Virginia’s state government abolishes capital punishment

On Wednesday, Democratic Governor of Virginia Ralph Northam signed legislation banning the use of capital punishment within the Commonwealth. The passage of state Senate Bill 1165 makes Virginia the 23rd state in the United States to abandon usage of the barbaric punishment.

The gurney in the death chamber at Greensville Correctional Center in Jarratt, Va., Wednesday, March 24, 2021. One hundred two executions have been performed at the prison since the early 1990s. (AP Photo/Steve Helber)

Virginia is the first state in the American South to do away with execution. Its new law follows closely behind the state of Maryland’s 2013 decision to rid itself of the punishment. The bill was passed largely along party lines in the state’s two legislative chambers, with a handful of Republican officials joining with the Democratic majority in both houses to pass the legislation.

Aside from Texas, Virginia has resorted to the death penalty far more than any of its state counterparts. “For decades—centuries, actually—the only real issue in Virginia related to the death penalty was how to expand it, no matter which party was in charge,” wrote the Washington Post as Northam prepared to sign the bill into law.

The state has executed over 1,300 prisoners in its 400 years of existence. For the first 300 years, the state hanged its condemned. In 1908, the state’s first death by electrocution was carried out. More recently the state sought to employ various combinations of lethal chemicals in order to kill prisoners. Virginia has executed 103 people since unveiling its modernized death chamber in 1991.

In 2015, the state went so far as passing legislation to shield the identities of participating chemical producers from public scrutiny, due to the backlash participation in such acts could bring. According to deathpenaltyinfo.org, the state’s disproportionate use of executions was “the combined product of poor defense representation and the most draconian procedural rules in the country,” which have punished inmates for errors of a technical nature during trials and disallowed appeals.

“Ending the death penalty comes down to one fundamental question, one question: Is it fair?” stated Northam as he was preparing to make the legislation law. The Democratic governor declared,v“One question: Is it fair? For the state to apply this ultimate, final punishment, the answer needs to be yes. Fair means that it is applied equally to anyone, no matter who they are.”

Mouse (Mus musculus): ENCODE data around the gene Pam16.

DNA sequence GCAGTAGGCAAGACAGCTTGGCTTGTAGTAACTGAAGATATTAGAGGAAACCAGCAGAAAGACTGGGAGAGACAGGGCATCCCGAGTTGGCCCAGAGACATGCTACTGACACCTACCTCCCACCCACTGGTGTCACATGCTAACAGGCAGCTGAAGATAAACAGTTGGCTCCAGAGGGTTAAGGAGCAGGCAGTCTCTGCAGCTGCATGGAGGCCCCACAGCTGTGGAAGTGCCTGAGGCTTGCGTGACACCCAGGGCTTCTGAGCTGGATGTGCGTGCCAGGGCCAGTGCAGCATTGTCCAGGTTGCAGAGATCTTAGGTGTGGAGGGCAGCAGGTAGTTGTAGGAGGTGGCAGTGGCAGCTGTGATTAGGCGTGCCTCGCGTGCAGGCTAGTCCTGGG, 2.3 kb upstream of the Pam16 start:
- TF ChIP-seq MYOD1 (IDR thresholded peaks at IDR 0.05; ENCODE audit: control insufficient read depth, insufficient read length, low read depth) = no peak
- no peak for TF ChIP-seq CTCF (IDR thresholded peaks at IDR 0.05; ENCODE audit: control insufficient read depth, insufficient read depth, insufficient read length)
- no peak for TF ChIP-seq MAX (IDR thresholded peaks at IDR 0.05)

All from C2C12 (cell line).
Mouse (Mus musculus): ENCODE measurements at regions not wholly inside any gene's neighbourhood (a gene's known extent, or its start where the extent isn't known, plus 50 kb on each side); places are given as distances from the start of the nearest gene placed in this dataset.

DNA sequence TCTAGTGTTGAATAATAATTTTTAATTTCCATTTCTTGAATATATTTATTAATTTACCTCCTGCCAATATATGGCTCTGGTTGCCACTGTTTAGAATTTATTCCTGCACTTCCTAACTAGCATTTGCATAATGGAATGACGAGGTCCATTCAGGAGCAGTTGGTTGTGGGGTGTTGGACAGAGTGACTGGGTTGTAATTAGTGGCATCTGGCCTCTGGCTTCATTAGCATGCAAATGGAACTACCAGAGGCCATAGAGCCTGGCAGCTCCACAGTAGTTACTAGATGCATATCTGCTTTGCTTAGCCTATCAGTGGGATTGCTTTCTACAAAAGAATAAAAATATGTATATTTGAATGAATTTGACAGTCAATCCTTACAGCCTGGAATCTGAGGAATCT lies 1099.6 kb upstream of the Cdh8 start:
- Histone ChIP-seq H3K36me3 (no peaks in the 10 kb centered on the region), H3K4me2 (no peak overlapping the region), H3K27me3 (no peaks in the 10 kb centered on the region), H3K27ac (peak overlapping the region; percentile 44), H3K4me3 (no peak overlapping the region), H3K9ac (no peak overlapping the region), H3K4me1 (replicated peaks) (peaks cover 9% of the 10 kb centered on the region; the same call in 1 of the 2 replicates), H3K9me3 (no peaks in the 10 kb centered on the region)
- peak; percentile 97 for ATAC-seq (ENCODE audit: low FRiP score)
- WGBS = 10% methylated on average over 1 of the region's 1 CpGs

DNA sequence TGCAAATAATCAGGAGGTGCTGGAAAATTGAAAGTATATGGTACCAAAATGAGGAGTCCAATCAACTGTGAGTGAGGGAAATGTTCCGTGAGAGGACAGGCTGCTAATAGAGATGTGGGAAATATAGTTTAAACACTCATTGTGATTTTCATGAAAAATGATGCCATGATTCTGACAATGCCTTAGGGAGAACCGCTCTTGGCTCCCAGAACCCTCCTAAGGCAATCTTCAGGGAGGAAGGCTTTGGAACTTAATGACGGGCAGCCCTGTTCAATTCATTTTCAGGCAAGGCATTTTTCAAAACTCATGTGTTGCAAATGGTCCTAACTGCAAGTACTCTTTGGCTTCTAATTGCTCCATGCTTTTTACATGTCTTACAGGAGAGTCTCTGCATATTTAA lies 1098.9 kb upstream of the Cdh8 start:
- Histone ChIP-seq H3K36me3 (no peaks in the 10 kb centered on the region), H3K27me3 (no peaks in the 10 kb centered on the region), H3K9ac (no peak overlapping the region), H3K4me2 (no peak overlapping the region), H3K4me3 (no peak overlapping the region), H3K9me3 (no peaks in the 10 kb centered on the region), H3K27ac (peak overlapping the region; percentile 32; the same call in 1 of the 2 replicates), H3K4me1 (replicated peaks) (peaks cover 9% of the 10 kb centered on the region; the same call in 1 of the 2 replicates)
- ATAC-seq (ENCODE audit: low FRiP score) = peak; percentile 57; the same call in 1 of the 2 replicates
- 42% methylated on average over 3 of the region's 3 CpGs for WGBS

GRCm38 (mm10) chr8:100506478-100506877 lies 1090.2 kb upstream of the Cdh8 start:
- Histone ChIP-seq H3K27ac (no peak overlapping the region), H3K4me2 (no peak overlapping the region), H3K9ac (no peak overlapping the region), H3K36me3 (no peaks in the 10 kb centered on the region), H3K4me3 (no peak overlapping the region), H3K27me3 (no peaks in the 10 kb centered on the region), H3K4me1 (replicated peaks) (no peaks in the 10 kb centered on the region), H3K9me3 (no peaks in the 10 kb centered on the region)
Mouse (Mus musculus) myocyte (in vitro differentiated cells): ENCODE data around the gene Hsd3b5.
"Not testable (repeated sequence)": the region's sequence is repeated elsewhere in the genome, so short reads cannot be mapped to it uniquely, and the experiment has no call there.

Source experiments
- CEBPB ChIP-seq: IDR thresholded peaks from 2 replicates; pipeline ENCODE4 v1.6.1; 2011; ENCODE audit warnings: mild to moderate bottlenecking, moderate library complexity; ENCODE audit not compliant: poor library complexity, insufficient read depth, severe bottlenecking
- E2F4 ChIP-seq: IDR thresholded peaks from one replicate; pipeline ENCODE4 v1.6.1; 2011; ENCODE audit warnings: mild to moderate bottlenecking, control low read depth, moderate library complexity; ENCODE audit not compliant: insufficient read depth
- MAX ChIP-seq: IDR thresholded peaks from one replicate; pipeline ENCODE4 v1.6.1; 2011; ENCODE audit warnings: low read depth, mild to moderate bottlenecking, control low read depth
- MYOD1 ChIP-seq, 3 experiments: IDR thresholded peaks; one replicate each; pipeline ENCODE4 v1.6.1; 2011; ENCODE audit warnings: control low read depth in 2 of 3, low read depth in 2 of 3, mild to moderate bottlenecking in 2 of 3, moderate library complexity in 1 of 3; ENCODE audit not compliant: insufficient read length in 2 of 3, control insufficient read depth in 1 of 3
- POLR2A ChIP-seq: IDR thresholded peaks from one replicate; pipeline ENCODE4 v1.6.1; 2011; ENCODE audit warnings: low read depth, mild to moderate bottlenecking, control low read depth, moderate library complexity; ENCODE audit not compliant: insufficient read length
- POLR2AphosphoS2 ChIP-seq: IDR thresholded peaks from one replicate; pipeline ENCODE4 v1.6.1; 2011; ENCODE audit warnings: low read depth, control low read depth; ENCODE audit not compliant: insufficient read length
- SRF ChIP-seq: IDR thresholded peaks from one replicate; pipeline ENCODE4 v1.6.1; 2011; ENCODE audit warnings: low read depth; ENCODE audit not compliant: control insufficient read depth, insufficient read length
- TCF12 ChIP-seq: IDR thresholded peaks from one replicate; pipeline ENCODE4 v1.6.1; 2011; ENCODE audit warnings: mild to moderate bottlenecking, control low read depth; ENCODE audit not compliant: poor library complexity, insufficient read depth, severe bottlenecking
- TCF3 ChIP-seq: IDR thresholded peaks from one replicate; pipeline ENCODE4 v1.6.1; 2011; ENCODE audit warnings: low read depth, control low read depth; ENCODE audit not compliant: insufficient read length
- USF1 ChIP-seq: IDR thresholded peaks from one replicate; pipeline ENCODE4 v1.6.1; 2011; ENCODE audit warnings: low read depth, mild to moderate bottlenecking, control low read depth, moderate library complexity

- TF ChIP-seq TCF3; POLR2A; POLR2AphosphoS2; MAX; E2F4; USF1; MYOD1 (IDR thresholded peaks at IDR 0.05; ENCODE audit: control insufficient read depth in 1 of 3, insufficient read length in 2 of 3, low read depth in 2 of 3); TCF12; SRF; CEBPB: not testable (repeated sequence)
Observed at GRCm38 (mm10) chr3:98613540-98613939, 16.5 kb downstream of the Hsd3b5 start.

In other words, for Northam it is not a question of abolishing the death penalty due to its barbaric nature, but because it has been applied inequitably.

The abolition of the death penalty comes as something of an about-face for Governor Northam. While claiming to be personally opposed to the barbaric act, the then-state senator was one of several Democratic Party lawmakers that voted to expand the death penalty to cover accomplices to murder in 2009.

According to the governor, his thinking on the matter “evolved” as a product of discussions with his father, a retired judge. However, the major impetus for abolition came during the mass protests last May-June after the Memorial Day weekend killing of George Floyd in Minneapolis. The mass opposition of working people to the police murder “opened a lot of folks’ eyes” and forced the Democratic Party-controlled state government to act, claims Northam.

In addition to the increasing popular opposition to state executions, other factors, such as programs providing court representation for convicted felons, have greatly reduced the prevalence of the death penalty. According to Democratic state Senate leader Richard Saslaw, “the juries aren’t handing these [state executions] out anymore.” Currently, there are only two individuals on death row in the state, and no court has sentenced anyone to die since 2011.

Predictably, the state’s Republican lawmakers appealed to vengeance and social backwardness in expressing their opposition to the law. This was most grotesquely demonstrated in comments made by House Republican Robert B. Bell during a February session. Bell viciously declared that up and down the state of Virginia, the cheers of criminals “could metaphorically be heard at the grave sites of … crime victims” as the bill was being made into law. Other officials stated that the law represented “a criminal-first, victim-last mind-set.”

Such fascistic sentiments are preposterous and demonstrate the exceedingly antidemocratic and authoritarian bent of the state Republican Party. With or without the death penalty, Virginia is one of the nation’s top states in the sheer number of its population behind bars.

According to the Vera Institute of Justice, from 1983 to 2015, Virginia’s inmate population expanded by 298 percent. The state currently has nearly 30,000 people locked up, an amount equivalent to the population of a small city.

According to the institute, the state ranks at number four in the country for jail admissions, as well as for the total amount of the population which is incarcerated before trial. According to a 2015 study, “Racial disparities in incarceration remain strikingly wide” in the state, while “women constitute a rising number” of the prison population.

The state Democratic Party’s cynicism is revealed in a recent Washington Post article on Virginia’s latest law. Democratic state Senator Scott A. Surovell, the bill’s sponsor, told the Post that proposals for the death penalty’s abolition received “big yawns” from his fellow party members as recently as 2019, just after the Democrats swept the state midterms. “I want to say five to seven hands went up” for the proposal during the Democrats’ first post-election caucus, he said.